Kelly J. Ford - “Networking for Reticent Writers"
Significantly inspired, we all spread out to the first session. Kelly J. Ford is an upcoming voice in Boston, with her first novel Cottonmouths having just been published. Also, I had to check out a session about networking for writers, which might be the most practical sessions at Muse, and a skill that writers especially don’t think they need, but do, in a world where marketing duties are falling more and more to the author. The general consensus is that writers are typically introverts, and networking as an introvert is challenging. She insisted up front that there was so much us conference-goers have in common already, and that approaching networking as what someone can do for us, rather than what we both can get out of the experience, is the wrong way of looking it. Ford broke networking down into a series of manageable chunks, which she progressed through with the attendees. First? What are your strengths. By naming your strengths, you’re able to build up your confidence before heading in. (Some of the attendees shared these.) Next, recognize areas of improvement to keep in mind. (Some of the attendees shared these, too.) She stressed creating goals for yourself in regards to networking, sharing past failures and successes, and insisting that it can be as simple as saying hello to one person, or getting one business card. Just like preparing for a job interview, you should prepare the conversation you’re going to have, and even practice a pitch. (Some brave souls did just that, and practiced their pitch on us!) Next was advice on how to join a group during those big cocktail hours; “Do you mind if I join you?” is all you really need. Finally, envision the worst case scenario. It probably will never, ever happen. But if it does? Just do better next time. Time ran out for the session, but her handout was like a workbook on preparing for networking, along with a list of resources on finding local writing communities.
Fauzia Burke - “The 3-Step Formula for Building an Author Platform”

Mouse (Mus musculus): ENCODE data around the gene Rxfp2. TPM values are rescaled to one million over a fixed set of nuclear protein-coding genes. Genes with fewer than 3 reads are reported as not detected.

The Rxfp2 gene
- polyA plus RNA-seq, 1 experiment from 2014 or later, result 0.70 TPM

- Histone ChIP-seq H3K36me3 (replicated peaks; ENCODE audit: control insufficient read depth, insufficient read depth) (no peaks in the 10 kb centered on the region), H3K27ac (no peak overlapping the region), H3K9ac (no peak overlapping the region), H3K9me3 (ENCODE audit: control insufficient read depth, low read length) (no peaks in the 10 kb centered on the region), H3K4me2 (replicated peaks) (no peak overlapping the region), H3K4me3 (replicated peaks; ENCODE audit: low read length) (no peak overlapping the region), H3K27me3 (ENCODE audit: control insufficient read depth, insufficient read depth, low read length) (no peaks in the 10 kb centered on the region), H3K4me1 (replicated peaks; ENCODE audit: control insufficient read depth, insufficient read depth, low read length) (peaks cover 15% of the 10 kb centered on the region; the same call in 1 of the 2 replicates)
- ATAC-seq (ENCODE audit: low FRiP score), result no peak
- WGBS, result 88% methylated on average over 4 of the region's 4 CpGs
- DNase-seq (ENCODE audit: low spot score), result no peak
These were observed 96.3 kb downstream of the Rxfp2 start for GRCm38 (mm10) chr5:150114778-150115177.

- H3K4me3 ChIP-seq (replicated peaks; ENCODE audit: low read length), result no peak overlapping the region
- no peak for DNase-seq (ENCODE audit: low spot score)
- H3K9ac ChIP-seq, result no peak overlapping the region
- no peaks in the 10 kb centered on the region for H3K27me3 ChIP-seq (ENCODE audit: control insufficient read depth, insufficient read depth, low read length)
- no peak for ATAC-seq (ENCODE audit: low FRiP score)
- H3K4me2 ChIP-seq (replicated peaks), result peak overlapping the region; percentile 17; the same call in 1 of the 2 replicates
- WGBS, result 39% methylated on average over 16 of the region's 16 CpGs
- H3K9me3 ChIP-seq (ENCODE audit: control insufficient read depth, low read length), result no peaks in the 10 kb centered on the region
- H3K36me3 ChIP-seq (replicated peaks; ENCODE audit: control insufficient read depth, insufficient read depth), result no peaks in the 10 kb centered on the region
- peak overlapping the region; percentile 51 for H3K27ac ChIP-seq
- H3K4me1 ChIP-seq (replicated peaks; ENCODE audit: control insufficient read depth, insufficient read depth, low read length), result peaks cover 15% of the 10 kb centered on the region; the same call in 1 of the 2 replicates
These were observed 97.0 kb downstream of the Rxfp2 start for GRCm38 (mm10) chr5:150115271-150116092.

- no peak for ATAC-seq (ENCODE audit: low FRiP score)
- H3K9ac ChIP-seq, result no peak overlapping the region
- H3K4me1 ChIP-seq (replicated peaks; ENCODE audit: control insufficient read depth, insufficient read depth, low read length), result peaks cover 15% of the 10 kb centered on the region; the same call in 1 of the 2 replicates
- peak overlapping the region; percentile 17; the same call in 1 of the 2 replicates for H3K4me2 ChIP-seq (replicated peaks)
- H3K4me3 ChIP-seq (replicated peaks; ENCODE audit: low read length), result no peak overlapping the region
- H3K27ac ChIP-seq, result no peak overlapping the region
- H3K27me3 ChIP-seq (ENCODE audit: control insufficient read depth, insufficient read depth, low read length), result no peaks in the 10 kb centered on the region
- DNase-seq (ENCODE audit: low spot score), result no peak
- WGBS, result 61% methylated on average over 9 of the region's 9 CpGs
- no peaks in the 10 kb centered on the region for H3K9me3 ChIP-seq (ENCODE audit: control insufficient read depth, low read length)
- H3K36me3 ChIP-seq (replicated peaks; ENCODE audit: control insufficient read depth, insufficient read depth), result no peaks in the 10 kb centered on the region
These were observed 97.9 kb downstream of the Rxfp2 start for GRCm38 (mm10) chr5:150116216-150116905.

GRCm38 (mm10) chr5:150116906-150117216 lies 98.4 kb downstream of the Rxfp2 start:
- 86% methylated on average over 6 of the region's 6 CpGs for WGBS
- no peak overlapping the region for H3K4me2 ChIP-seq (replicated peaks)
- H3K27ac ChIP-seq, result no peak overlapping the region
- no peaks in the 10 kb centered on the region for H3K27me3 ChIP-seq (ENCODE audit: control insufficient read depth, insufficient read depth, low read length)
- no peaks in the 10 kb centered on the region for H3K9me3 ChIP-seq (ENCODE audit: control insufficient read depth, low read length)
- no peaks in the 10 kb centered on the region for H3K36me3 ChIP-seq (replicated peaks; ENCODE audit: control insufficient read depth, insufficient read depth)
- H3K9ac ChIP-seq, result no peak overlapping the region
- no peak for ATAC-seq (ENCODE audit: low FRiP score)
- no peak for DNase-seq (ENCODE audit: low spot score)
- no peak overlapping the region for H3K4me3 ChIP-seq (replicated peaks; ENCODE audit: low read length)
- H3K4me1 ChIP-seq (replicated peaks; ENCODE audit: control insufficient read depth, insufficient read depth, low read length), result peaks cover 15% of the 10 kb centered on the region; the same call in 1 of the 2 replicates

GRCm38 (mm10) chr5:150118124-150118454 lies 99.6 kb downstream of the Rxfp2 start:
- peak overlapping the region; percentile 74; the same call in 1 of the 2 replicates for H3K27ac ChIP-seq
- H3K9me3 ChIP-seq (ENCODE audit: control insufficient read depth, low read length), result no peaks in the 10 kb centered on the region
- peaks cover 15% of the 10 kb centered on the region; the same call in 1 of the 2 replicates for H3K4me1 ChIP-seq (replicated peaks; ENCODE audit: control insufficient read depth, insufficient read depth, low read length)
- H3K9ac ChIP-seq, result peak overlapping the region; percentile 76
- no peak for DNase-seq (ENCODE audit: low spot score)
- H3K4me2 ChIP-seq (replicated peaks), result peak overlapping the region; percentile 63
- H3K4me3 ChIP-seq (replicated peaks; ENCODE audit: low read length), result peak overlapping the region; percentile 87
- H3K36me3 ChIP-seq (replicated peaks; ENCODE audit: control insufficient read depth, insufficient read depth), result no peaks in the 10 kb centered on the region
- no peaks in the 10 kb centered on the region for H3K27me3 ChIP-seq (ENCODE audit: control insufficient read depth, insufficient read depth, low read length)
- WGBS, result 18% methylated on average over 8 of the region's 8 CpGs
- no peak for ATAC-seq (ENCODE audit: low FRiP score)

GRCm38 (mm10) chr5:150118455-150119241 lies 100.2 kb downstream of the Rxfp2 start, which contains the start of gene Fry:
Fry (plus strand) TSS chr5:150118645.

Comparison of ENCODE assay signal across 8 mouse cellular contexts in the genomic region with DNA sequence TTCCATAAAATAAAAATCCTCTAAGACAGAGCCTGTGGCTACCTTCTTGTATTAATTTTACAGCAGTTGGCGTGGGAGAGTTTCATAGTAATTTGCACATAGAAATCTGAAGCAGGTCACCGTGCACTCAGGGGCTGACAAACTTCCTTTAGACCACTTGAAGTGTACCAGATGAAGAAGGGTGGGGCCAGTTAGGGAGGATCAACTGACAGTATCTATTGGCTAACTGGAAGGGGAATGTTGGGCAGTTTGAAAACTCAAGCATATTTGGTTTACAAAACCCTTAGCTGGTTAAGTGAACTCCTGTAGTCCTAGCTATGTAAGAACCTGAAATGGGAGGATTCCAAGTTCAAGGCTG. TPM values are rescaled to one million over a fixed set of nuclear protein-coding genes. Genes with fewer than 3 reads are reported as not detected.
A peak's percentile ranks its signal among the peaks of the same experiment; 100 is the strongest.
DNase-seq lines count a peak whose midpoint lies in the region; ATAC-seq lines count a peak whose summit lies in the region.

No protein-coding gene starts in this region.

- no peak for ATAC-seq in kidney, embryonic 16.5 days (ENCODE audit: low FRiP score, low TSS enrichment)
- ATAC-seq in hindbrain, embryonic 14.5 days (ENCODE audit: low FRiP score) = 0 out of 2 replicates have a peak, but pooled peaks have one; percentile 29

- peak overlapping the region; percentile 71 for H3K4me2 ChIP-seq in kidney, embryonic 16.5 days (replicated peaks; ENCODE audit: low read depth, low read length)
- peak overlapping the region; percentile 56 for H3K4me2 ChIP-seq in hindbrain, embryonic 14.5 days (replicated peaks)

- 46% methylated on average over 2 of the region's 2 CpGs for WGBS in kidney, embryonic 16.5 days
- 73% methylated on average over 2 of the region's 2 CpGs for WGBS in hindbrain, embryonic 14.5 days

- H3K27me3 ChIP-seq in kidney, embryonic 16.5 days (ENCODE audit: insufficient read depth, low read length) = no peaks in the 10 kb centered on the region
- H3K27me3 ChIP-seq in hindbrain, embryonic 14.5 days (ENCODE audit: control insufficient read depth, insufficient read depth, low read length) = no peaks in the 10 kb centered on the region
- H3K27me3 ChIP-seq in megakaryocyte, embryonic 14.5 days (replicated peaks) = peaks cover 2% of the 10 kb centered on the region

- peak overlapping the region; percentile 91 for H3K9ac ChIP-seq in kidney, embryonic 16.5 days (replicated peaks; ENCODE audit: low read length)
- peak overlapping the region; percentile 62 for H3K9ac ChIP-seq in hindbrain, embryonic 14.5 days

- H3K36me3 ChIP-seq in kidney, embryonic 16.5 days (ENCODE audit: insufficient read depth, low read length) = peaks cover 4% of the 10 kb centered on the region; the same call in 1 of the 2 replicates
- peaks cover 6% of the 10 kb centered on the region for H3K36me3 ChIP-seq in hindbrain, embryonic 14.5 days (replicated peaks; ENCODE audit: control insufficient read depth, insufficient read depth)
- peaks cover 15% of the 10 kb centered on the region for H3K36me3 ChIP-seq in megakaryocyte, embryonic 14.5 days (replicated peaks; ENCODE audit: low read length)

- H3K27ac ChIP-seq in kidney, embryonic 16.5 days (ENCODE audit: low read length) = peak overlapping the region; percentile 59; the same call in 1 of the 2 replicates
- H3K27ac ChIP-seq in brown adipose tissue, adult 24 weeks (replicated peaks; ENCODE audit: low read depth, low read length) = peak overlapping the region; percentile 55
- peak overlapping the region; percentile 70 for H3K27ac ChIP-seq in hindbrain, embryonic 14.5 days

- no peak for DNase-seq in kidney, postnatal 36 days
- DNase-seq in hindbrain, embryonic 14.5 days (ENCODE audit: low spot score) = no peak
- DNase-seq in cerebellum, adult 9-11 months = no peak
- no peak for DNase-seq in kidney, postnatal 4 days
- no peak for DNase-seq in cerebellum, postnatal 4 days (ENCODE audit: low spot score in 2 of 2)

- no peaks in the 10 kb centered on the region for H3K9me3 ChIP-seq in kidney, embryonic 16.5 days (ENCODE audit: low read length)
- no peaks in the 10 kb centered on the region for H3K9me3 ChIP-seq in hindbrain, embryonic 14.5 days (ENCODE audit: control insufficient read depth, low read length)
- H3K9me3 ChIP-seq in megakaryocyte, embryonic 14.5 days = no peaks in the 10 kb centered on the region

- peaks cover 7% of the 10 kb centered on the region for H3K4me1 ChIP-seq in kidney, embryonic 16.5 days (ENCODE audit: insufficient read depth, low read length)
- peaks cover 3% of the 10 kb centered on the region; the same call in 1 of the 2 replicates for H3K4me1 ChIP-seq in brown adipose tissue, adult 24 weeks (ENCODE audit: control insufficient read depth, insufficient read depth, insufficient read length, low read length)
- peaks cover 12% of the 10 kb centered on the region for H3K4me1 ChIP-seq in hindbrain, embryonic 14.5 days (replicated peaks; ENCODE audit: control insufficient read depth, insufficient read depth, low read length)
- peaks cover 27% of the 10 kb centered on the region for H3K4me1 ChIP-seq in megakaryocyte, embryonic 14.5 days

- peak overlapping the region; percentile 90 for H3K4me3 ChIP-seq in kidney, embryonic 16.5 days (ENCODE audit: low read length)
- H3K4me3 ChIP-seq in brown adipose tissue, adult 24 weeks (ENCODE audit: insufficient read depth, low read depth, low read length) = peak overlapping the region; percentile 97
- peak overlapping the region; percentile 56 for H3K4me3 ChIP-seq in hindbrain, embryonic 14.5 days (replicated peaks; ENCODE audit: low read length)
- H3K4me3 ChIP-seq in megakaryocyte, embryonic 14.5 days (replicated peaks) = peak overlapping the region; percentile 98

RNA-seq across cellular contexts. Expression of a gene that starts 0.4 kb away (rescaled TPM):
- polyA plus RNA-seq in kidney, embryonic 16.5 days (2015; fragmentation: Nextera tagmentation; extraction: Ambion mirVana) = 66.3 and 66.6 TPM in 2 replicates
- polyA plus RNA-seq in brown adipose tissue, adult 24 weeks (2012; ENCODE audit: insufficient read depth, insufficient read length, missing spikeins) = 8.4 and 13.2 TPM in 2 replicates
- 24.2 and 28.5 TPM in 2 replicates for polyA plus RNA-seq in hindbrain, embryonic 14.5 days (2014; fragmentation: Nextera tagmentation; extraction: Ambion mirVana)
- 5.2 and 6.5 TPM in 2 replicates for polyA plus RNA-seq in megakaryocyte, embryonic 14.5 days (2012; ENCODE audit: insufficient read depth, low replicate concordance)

In keeping with the theme of the business/marking/promotion portion of a writer’s toolkit, I attended this session with Fauzia Burke, a San Diego-based internet marketing expert who specializes in authors, and who has been working in this field for twenty years. First is design: Make sure that you have a real author photo, one that will leave a good first impression and make people want to work with you. (She showed us some photos that were…not up to standards!). Make sure you have a good website that people interested in you will want to visit. Make sure you’re interacting on social media (she recommended starting with two social media platforms, and working up if you need to). Make sure you have an attractive, applicable book jacket (not so much to worry about with traditional publishing, as the marketing department will take care of it, but something to worry about if you’re self-publishing and think your kid’s recent drawing would make a great cover). Second is engagement: Start blogging on a regular basis to show your potential audience that you can write. Interact with people on social media. Make a video. But most importantly, start an e-newsletter. Burke stressed that while social media followers don’t “belong” to you, your mailing list does. They are the audience you can cultivate, who want to hear from you. Once design and engagement are set, then there’s visibility: This includes blogging on your own site, or asking bigger sites to host your posts. This also includes publicity (which is free promotion building credibility) or advertising (which is paid promotion). It also includes doing book events - signings, readings, generally getting out there. Many people had a lot of great questions, but a few focused on one thing: Should I have one online presence for my different writing, or should I have each genre or project on a different site? The answer: Have it in one place, and let me follow your journey and evolution as a writer.
Lunch and Wandering